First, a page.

PAIRIN’S ONLINE CURRICULUM 2.0: BOTH CLASSIC AND CUTTING EDGE
By Dr. Tara Laughlin, PAIRIN Curriculum Director
Like a fine wine, The Great Gatsby, and a barbecue on the fourth of July, some things never go out of style. And yet, as great as classics can be, there’s also something exciting about innovation and change. Such is the recipe for the new version of PAIRIN’s online soft skills curriculum: a little bit of classic, and a lot of cutting edge.
Last year, we at PAIRIN launched our online soft skills curriculum, a suite of 54 courses for adults designed to facilitate the development of skills such as decision making, empathy and critical thinking. An individual would begin by taking PAIRIN’s free online soft skills assessment, identifying his or her unique strengths and weaknesses. From there, our system would prioritize the soft skills curriculum needed, based on the assessment results.
We’re calling this the classic because, despite this new release, the solid educational foundation our curriculum has been built upon remains fully in tact. We’re keeping all the classic features you know and have come to love, and in our new version, adding several cutting edge new features.
|THE CLASSIC FEATURES|
Here’s an overview of the classic PAIRIN curriculum features, built into the curriculum from the start, and carried forth in this new release:
- COMPETENCY-BASED: Each of PAIRIN’s 54 soft skill courses is designed around a particular competency that a learner will strengthen as a result of taking the course.
- MICRO-LEARNING CONTENT: Each course is broken down into a series of micro-lessons so that learners can move through at their own pace, focused on one bite-sized concept at a time.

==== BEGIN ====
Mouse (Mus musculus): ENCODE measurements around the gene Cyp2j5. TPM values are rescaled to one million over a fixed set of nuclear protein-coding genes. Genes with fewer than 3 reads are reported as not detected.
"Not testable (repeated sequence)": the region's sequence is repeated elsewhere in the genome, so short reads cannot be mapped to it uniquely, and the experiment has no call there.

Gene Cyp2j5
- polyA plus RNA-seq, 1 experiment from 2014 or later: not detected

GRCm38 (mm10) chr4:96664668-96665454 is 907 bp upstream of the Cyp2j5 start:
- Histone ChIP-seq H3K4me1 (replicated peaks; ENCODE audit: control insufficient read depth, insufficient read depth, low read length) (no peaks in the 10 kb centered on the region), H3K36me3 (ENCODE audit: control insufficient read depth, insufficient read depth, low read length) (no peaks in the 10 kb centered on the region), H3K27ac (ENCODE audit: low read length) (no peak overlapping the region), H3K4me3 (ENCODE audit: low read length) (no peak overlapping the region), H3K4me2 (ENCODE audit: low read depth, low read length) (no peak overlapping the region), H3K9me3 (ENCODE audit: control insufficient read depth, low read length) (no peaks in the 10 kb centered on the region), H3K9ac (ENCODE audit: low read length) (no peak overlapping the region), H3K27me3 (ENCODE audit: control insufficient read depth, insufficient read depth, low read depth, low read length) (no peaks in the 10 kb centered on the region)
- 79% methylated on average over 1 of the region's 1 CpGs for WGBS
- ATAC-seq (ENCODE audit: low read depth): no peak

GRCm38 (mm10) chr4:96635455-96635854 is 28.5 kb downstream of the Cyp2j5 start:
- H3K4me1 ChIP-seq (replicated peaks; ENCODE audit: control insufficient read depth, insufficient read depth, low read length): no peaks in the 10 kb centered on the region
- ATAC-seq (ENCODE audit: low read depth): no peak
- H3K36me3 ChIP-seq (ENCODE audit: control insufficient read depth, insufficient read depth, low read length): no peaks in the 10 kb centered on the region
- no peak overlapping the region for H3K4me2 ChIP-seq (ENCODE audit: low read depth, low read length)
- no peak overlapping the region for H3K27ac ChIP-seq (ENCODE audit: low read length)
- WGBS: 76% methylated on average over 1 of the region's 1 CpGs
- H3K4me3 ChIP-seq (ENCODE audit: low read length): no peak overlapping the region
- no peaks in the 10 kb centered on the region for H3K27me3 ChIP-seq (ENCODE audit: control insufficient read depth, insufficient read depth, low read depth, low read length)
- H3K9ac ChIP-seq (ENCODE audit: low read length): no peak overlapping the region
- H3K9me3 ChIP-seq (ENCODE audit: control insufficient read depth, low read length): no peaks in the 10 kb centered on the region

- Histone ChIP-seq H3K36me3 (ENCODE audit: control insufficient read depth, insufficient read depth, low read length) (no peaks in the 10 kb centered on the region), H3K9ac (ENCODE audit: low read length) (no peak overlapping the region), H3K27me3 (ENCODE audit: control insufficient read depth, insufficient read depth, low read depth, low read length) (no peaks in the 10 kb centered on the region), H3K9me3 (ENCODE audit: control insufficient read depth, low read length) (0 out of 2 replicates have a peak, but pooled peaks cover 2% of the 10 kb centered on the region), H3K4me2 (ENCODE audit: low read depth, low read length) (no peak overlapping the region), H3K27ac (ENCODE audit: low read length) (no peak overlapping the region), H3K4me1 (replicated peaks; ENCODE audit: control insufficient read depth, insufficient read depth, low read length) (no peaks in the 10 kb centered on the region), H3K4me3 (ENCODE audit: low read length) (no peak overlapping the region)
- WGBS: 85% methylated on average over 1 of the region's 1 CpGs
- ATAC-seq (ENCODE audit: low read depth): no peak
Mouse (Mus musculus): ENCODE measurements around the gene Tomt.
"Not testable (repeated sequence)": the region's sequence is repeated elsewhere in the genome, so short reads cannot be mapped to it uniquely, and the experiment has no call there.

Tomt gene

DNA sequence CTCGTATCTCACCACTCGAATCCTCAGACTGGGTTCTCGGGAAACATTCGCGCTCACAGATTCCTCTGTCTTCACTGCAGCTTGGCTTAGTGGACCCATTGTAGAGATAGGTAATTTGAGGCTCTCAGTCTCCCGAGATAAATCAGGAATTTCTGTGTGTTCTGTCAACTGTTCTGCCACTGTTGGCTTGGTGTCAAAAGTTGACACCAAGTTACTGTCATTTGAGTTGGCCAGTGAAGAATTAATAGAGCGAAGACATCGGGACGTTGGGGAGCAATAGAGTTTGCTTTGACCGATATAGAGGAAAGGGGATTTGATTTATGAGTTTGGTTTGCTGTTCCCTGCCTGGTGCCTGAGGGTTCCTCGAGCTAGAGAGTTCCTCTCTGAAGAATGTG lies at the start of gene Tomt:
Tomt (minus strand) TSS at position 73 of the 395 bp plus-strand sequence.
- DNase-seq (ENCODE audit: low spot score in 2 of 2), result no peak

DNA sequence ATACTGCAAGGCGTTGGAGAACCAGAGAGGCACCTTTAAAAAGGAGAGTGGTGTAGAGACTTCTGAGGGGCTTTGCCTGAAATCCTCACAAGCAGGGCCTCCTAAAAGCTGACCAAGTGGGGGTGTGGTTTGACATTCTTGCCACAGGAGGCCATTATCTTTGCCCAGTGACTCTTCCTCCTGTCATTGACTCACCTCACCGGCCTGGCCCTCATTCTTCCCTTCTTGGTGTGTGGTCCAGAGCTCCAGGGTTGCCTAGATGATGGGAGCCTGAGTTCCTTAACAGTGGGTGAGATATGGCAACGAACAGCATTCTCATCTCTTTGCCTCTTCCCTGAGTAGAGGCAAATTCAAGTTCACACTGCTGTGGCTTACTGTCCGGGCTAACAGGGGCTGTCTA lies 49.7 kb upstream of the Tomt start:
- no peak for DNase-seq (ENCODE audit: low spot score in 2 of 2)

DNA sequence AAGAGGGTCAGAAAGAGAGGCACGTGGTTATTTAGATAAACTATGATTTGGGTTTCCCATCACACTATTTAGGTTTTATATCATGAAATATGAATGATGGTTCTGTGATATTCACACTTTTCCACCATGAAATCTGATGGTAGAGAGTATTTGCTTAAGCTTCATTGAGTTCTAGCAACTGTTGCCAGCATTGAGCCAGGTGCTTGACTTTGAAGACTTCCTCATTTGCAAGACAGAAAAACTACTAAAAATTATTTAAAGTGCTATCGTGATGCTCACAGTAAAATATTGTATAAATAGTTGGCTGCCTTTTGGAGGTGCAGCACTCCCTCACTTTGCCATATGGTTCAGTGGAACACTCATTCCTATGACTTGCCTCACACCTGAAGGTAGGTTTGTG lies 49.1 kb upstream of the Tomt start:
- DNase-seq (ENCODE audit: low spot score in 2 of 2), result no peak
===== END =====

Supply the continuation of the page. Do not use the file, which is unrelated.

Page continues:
- ACTIONABLE STEPS AND STRATEGIES: Each course is also organized around a series of actionable steps or strategies. As a learner moves through a course, they are introduced to these steps or strategies one at a time, each of which can be immediately applied in his or her own life.
- RELEVANT EXAMPLES: Each step or strategy is followed by a specific, relevant example of a character applying it in his or her own life so the learner can see what it looks like in practice.
- BADGING: Once learners complete a course, they earn a Credly badge of course completion.
- INTERACTIVE CONTENT: As they progress through a course, learners click to reveal content and examples at their own pace, as well as moving interactive objects on the slide.
- VIDEO CONTENT: The majority of courses also include video-based content to supplement the core steps and strategies being taught.
- And of course, BEAUTIFUL DESIGN.
|THE NEW CUTTING EDGE FEATURES|
Layered on top of these classic features, we’re also excited to share with you the cutting-edge: a bevy of new features making the curriculum even more engaging and easy to use. Here’s an overview of these new features:
- HIGH SCHOOL VERSION: First and foremost, we are excited to announce that PAIRIN has now added a high school version of our online soft skills curriculum to complement our existing adult version. This includes new content tailored to this age group for all 54 of our online skill courses.
- SOCIAL LEARNING: The PAIRIN online curriculum now incorporates opportunities for social learning. As learners go through each course, they are prompted to discuss course content, with the option to contribute to these conversations via video. They are also provided with a space to initiate their own discussions on topics of personal interest related to the course. In addition, each course has an optional Gallery space in which learners are able to post work samples and solicit feedback from their peers to strengthen their understanding.
- EMBEDDED PRACTICE ACTIVITIES: All practice activities now take place right in the flow of each course. After a new step or strategy has been introduced, learners are immediately asked to apply it in some way through an embedded practice activity.
- VIDEO-BASED ACTIVITIES: Because the best way to build competency is to actually practice using the skill in an authentic context, many practice activities provide a scenario and give learners the opportunity to video record their performance. This video is then used for both self-evaluation and as a vehicle for instructor feedback.